The interior got a full makeover as well. Most of the surfaces that were originally vinyl are now covered in black leather, all beautifully stitched together with red thread for a very custom but subtle look. Original pieces like the door panels and dash pad were likewise wrapped and tailored for a custom look and those gorgeous Cobra Sidewinder seats are all-day comfortable but perfectly happy to hit the track as well. Even the back seat was stitched to match, so it all has a very cohesive look. The original instruments are still in the dash, but now wear silver faces with red lettering so it’s familiar yet modern and they’re all wrapped in a carbon fiber fascia. There are also Stewart Warner dials for oil temperature, transmission temperature, and oil pressure down low on the right, with controls for the A/C on the left. A custom center console was fabbed up and wrapped in more black leather, and it includes the trick Kenwood touch-screen entertainment system that powers a set of MB Quart amplifiers in the trunk plus speakers throughout the interior. The console also houses power window switches, and a big, red ENGINE START button in the center. The B&M shifter manages a TorqueFlite 3-speed automatic transmission and you’ll note the little black button on the shifter—hit it and the Gear Vendors overdrive drops into gear and the LED indicator on the console goes from red to green. Cool right? The trunk is fully outfitted with custom side panels with access to the amplifiers and a small panel with the battery cut-off switch and access to the electricals inside.

Building a car like this means pushing boundaries, and while you might expect to see a late-model Hemi motor, you’re in for a pleasant surprise. Yes, it’s a Hemi, and yes, it’s fuel injected, but this is a 540 cubic inch ALL ALUMINUM Hemi and opening the hood will stop traffic at any car show you attend. There are acres of polished aluminum under the hood, as everything from the block to the accessory drive was smoothed, filed, and buffed to show levels. A custom Magnumforce engine plate holds it in place, augmented by a set of anti-torque straps that tie into the custom front subframe. Up top, there’s a brand new FAST fuel injection system, replacing a finicky 4-barrel carburetor, and thanks to the pros at Bair Customs, it starts quickly, idles easily, and doesn’t mind sitting in traffic—try that with your dual-quad Hemi! All told, it makes somewhere north of 600 horsepower and probably an equal amount of torque. There’s also plenty of eye candy to be found, with all the plumbing and electrical wires neatly trimmed and stashed out of sight whenever possible. A giant BeCool aluminum radiator and electric fan keep it cool and the brakes are hydro-boost assisted. And, of course, it goes without saying that the inner fenders and firewall were smoothed and finished to the same standards as the bodywork, giving the engine bay a show-worthy look.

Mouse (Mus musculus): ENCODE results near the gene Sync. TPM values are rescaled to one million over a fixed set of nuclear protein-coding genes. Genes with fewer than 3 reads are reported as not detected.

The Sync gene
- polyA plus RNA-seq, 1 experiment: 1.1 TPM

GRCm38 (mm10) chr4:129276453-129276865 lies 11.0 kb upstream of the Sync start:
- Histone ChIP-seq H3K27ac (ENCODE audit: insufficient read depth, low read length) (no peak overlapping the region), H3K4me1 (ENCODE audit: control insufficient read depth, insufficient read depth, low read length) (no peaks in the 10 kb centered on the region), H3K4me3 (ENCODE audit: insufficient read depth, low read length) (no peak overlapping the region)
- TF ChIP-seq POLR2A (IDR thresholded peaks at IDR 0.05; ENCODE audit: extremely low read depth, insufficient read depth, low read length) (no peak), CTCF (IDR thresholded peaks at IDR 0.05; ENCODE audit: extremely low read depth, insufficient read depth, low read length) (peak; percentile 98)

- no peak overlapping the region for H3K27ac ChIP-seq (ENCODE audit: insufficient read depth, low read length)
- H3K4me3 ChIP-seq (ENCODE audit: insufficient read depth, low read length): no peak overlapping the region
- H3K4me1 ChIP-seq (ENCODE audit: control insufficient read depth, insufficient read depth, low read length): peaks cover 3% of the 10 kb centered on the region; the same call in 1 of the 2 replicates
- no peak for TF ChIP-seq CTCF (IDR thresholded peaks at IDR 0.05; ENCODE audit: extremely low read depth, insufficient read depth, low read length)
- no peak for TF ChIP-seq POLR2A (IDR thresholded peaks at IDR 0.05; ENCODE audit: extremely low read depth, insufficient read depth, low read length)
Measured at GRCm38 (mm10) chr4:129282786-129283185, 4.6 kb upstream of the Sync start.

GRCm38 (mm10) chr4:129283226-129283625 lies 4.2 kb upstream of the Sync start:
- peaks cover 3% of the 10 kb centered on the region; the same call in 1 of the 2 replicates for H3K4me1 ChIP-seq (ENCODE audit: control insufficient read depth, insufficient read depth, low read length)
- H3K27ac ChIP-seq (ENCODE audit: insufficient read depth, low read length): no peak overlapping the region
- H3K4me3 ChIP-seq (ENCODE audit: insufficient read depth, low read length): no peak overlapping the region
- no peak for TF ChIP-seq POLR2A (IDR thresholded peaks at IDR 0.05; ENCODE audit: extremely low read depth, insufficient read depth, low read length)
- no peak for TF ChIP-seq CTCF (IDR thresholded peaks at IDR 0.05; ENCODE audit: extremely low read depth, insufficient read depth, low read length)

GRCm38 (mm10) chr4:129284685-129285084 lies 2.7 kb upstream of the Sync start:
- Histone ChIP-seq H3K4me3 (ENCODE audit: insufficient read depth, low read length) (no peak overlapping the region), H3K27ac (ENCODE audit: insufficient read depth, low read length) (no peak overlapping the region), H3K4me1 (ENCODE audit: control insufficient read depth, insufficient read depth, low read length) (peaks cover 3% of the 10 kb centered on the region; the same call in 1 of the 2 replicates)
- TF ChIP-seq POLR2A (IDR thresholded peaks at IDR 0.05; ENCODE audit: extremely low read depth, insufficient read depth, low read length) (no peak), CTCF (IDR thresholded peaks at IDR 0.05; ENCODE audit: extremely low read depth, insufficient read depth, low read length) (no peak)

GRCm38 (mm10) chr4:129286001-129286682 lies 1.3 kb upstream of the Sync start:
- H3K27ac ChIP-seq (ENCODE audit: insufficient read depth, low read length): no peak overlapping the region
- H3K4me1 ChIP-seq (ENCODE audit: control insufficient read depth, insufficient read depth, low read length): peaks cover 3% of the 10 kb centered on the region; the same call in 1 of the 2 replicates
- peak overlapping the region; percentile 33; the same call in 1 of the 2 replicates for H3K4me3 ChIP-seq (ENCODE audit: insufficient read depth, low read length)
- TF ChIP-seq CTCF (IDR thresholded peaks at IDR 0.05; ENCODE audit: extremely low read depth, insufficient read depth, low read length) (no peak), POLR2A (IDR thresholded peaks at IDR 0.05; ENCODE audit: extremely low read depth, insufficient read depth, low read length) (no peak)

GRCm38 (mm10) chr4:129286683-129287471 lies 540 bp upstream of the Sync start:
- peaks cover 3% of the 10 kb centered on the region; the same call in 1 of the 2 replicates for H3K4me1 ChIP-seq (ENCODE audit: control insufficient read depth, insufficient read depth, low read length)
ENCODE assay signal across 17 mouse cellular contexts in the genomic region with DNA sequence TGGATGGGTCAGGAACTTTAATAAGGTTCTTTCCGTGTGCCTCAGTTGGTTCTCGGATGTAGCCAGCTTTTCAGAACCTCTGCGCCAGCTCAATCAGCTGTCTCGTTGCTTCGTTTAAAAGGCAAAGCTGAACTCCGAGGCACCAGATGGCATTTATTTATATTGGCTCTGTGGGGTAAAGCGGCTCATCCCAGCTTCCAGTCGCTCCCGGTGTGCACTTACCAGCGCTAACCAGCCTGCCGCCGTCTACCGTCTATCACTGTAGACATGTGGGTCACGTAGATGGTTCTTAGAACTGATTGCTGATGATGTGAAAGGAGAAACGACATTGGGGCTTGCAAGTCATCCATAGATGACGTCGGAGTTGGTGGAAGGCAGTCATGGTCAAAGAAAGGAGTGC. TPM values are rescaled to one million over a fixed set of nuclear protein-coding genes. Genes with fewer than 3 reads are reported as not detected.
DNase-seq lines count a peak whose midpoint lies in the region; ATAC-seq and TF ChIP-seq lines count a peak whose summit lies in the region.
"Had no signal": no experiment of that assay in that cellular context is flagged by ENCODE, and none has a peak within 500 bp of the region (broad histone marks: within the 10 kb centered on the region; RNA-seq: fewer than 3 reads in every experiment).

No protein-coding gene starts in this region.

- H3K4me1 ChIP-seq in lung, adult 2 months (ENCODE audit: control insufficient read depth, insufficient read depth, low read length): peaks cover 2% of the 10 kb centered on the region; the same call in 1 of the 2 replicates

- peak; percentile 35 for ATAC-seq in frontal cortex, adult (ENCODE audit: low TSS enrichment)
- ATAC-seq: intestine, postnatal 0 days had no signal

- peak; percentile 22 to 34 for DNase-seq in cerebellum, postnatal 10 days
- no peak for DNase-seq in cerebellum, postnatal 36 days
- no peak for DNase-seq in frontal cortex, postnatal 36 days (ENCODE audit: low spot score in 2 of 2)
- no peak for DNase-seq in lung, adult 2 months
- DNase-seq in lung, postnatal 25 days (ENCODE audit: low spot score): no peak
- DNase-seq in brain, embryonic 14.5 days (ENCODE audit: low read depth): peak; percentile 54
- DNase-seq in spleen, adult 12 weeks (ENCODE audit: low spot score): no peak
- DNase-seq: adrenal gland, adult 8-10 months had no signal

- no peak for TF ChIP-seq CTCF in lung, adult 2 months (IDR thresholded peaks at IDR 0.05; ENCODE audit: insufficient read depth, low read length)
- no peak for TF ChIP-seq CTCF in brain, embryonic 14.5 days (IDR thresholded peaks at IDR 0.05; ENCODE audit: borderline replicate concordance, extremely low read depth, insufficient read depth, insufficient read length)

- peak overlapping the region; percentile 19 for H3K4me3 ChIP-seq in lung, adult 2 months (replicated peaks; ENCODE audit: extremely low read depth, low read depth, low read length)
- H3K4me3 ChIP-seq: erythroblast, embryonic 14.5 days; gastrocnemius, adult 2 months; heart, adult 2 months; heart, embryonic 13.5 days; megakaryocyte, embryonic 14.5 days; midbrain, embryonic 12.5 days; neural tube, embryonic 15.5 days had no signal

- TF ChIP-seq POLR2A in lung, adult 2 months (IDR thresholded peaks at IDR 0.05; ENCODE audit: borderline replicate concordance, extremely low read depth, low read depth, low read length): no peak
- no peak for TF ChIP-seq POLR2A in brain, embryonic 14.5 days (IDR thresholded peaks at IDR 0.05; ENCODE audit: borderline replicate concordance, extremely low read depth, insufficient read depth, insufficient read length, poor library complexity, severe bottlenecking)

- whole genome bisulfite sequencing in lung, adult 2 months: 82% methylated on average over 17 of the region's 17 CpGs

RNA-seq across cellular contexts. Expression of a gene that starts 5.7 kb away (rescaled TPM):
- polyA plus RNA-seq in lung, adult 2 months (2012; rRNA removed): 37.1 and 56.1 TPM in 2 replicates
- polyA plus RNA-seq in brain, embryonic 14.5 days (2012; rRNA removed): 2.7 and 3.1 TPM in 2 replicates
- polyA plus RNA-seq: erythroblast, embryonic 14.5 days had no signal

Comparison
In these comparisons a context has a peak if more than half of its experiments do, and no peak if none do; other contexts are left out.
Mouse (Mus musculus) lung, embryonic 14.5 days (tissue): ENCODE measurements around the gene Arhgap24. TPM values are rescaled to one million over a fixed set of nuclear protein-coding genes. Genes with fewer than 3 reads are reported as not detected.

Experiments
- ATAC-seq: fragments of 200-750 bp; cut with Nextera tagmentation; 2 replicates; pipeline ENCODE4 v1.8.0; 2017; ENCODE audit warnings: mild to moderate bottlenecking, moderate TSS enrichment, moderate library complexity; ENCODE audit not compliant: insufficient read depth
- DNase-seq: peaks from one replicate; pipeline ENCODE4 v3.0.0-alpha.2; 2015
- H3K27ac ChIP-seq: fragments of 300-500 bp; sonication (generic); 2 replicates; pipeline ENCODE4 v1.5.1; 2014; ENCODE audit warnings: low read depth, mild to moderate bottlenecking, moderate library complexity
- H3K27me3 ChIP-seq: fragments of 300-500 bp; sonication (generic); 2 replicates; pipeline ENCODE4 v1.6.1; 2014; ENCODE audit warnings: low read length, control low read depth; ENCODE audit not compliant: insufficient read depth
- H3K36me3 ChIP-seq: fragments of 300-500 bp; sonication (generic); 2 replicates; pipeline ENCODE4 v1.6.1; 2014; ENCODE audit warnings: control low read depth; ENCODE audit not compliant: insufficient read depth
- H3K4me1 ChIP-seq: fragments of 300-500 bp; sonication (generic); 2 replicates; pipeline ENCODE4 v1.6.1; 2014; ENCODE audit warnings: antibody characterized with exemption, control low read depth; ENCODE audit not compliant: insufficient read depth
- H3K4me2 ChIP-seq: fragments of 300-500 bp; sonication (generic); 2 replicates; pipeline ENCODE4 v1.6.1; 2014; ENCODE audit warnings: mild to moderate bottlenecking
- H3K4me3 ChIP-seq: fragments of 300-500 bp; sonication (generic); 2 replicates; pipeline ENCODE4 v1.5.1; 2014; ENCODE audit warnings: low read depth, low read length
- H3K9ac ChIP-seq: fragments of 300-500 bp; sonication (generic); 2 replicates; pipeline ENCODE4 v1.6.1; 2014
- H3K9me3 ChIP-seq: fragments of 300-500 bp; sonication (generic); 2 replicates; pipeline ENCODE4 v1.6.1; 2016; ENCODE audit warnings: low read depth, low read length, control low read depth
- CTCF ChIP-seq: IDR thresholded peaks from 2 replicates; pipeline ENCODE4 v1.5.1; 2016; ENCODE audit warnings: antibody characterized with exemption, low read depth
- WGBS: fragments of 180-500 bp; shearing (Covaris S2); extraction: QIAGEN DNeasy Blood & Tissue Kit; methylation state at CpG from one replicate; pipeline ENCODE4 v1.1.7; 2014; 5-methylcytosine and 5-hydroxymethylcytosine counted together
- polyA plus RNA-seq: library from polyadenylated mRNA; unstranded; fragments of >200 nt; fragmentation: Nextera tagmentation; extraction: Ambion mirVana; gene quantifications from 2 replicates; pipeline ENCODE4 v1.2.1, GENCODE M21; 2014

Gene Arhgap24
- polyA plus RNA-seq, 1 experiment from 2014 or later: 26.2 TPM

The car was built on a rotisserie, so the underside is as spectacular as the top. The front suspension is from Magnumforce and uses a tubular K-member and A-arms with a set of adjustable coil-over shocks, while out back you’ll find an ultra-trick Speedway Engineering quick-change rear end hanging on a Streetwize 4-link system. There are currently 3.55 gears inside the quick-change, but as the name implies, you can change that pretty easily, but with the overdrive and the Hemi’s massive torque, we can’t imagine anyone wanting more than this car delivers. And if you’re familiar with quick-change rear ends, it has the most awesome mechanical gear sound this side of the drag strip, making this car sound formidable before you even get on the throttle. When you do, it barks through a set of beautifully made TTI ceramic-coated headers and a custom Bassani exhaust system that uses side-exit trumpets, AAR-style. There’s a Wilwood disc brake the size of a trash can lid at each corner with six piston calipers in front and four piston units in back for truly massive stopping power. And speaking of massive, the wheels are one-off forgings made just for this car by GFG, measuring 20×8.5 in front and 20×11.5 in back and shod in fresh 255/40/20 front and 315/35/20 rear Toyo Proxes performance radials. Even with the trick suspension and massive 20-inch tires, the car rides rather well without crashing and banging over bumps.

Copyright Big Hemi. All rights reserved · Formerly Big Hemi Customs